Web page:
An Analysis of Three White Male High School Assistant Principal Perceptions of Black Males Students in a Suburban District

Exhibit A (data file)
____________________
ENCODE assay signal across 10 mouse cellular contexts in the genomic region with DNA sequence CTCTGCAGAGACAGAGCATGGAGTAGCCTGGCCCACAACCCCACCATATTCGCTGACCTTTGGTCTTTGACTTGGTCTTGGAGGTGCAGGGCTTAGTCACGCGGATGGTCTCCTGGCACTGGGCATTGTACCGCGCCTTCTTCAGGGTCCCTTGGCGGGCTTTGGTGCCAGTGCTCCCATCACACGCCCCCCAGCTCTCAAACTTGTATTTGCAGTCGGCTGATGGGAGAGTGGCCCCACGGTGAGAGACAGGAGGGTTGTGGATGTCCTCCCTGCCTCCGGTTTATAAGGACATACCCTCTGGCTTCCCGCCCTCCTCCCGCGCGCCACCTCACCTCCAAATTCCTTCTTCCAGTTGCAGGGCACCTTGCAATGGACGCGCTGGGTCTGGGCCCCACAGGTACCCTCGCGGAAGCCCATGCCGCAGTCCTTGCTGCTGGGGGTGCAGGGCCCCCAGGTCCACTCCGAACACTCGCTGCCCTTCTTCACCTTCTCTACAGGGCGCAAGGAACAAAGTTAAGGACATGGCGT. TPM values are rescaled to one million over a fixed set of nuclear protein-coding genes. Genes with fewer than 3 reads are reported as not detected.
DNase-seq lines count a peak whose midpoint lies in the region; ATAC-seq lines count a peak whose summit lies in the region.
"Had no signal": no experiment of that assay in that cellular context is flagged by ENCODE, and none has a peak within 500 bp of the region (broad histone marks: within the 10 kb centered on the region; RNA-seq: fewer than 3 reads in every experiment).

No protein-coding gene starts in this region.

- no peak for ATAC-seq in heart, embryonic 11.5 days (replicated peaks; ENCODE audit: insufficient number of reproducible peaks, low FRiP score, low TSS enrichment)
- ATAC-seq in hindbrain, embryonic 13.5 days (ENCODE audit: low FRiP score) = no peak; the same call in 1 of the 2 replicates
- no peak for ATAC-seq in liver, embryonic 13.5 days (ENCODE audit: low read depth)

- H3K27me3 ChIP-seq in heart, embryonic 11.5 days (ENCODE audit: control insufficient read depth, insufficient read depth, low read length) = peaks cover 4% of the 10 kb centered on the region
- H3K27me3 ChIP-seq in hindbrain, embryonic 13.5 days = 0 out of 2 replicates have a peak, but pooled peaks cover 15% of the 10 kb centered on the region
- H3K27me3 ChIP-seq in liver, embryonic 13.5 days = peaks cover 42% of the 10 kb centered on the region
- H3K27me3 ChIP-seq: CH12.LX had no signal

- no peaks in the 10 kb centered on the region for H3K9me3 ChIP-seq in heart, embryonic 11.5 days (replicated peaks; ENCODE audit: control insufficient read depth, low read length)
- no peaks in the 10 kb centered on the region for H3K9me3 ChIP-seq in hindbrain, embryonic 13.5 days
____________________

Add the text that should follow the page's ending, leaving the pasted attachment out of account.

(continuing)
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A large majority of research portrays the achievement gap as an outcome and a primary focus of what is wrong in American schools when instead it is a symptom of a larger issue. Defining the problem in education in terms of achievement ignores a much more pervasive issue, which is an understanding of the causes behind these results. Studies of the achievement gap commonly result in looking at the individual, ignoring structural and systematic inequities and limitations, that promote deficit thinking. Early research into the achievement gap believed that family background was the strongest indicator of achievement. Educators widely accepted this theory and believed that schools could do little to assist Black students to be successful. But these beliefs are now understood to be heavily entrenched in deficit thinking, perpetuating structural inequalities, and the consequences have been educators who have largely bypassed the needs of Black male students for decades. Deficit thinking and institutional racism is an underlying factor in lagging achievement because the result is an education that lacks rigor and has lower expectations, which is detrimental to Black students. Research exists on teacher perception of students identifying deficit thinking, but there is no research on assistant principals, who are arguably one of the most influential persons for at-risk students, therefore, as in the case of this study, for Black males. Perceptions of Black males inside and outside of school may impact the decision-making process by which assistant principals perform their administrative functions. This study examines the role these perceptions play by White male assistant principals in the lives of Black males, and in so doing, this study examines institutional racism in schools, leadership, and achievement. Results of this study show assistant principals never cited school leadership, teachers, or policies as having an impact on Black male students, thereby illustrating their lack of consciousness of institutional racism. By comparing the results of this study to historical and current research, the results show that White assistant principals act upon outdated and deficit understandings of Black males, and this which contributes to the structural inequalities that limit opportunities for students of color.